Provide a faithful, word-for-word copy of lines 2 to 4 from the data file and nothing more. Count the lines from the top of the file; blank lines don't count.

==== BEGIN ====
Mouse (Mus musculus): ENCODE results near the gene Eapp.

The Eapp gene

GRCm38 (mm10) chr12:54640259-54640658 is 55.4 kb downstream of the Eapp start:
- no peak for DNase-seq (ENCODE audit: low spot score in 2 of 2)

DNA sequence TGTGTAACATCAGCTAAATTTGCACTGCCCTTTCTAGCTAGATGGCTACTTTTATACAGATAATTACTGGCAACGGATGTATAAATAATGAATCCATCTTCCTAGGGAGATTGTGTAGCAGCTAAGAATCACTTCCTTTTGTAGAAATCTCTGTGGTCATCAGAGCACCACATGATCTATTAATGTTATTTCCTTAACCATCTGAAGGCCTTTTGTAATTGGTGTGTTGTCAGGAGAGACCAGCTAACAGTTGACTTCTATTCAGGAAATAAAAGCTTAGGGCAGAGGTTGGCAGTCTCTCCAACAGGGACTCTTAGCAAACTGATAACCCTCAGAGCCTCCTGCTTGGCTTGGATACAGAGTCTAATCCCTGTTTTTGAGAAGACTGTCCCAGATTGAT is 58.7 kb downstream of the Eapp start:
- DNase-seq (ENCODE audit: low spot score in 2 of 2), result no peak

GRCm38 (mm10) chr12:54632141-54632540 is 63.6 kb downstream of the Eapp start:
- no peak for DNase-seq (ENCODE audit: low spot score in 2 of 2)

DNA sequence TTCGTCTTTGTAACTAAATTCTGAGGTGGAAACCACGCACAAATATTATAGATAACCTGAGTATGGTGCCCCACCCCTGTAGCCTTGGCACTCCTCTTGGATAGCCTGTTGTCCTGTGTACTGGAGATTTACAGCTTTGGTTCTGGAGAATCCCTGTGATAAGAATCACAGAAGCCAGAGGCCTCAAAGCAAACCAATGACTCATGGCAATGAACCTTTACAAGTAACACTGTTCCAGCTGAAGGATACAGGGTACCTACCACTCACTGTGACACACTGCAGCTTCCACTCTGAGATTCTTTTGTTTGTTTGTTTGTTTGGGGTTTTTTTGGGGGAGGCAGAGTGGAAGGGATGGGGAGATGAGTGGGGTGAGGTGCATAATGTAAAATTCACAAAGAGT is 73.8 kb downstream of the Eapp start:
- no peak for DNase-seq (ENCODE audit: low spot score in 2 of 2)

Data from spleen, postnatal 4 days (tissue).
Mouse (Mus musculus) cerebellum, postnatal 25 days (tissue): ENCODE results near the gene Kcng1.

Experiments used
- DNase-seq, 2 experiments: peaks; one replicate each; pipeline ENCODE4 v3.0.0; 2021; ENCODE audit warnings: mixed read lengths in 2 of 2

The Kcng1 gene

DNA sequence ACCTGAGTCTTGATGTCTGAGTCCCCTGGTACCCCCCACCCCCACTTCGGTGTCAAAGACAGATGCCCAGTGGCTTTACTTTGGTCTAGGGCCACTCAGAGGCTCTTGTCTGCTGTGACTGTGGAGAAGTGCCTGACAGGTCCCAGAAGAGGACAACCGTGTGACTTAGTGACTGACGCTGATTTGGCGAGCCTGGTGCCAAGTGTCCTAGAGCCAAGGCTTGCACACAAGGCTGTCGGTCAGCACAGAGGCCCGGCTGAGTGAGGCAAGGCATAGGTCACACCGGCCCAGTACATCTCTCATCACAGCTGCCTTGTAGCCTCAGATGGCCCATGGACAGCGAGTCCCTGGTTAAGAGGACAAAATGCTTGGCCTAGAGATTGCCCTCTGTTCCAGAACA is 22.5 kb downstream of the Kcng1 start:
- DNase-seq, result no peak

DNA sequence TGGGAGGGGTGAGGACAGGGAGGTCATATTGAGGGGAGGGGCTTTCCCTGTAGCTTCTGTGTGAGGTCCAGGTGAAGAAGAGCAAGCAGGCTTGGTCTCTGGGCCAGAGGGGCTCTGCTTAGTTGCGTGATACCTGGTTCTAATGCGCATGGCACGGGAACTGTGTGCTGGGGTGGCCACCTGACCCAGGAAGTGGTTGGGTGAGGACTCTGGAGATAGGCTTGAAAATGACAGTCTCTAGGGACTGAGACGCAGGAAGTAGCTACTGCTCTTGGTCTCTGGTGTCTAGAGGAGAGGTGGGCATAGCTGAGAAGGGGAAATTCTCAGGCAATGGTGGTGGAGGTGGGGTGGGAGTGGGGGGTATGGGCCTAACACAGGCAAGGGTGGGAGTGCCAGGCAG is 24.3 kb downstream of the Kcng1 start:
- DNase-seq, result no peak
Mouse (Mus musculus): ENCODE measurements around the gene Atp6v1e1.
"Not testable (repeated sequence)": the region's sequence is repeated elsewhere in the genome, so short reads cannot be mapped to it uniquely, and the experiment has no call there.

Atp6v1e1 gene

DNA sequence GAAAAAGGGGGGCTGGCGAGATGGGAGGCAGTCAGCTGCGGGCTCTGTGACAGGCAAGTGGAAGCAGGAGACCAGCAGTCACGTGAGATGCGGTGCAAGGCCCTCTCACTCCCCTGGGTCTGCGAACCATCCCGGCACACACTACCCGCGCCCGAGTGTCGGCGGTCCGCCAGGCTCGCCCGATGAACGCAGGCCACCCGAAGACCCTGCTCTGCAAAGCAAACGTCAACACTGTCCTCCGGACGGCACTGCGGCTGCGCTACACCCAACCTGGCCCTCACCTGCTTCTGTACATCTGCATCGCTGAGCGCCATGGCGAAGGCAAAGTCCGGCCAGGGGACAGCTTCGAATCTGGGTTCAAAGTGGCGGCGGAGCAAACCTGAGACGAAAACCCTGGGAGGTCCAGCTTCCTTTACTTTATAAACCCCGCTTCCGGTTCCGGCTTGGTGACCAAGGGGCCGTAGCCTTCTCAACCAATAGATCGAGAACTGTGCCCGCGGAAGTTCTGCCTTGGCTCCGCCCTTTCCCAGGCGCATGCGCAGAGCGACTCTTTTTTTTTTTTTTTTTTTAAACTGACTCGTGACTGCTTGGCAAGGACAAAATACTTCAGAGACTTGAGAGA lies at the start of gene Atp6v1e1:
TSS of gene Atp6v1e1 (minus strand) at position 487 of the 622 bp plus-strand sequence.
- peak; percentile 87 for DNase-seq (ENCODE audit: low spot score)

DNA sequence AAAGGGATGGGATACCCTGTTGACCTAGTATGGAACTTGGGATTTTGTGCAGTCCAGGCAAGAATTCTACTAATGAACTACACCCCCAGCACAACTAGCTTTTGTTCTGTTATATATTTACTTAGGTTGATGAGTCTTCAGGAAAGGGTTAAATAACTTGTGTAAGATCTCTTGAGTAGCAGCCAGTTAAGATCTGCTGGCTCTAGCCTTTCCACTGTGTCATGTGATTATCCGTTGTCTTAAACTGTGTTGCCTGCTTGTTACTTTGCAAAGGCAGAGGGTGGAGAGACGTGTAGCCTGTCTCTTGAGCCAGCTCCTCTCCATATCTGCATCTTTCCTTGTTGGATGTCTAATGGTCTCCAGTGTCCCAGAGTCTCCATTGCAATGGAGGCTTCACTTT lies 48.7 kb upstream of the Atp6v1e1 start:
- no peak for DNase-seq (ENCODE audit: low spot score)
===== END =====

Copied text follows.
The Eapp gene

GRCm38 (mm10) chr12:54640259-54640658 is 55.4 kb downstream of the Eapp start:
- no peak for DNase-seq (ENCODE audit: low spot score in 2 of 2)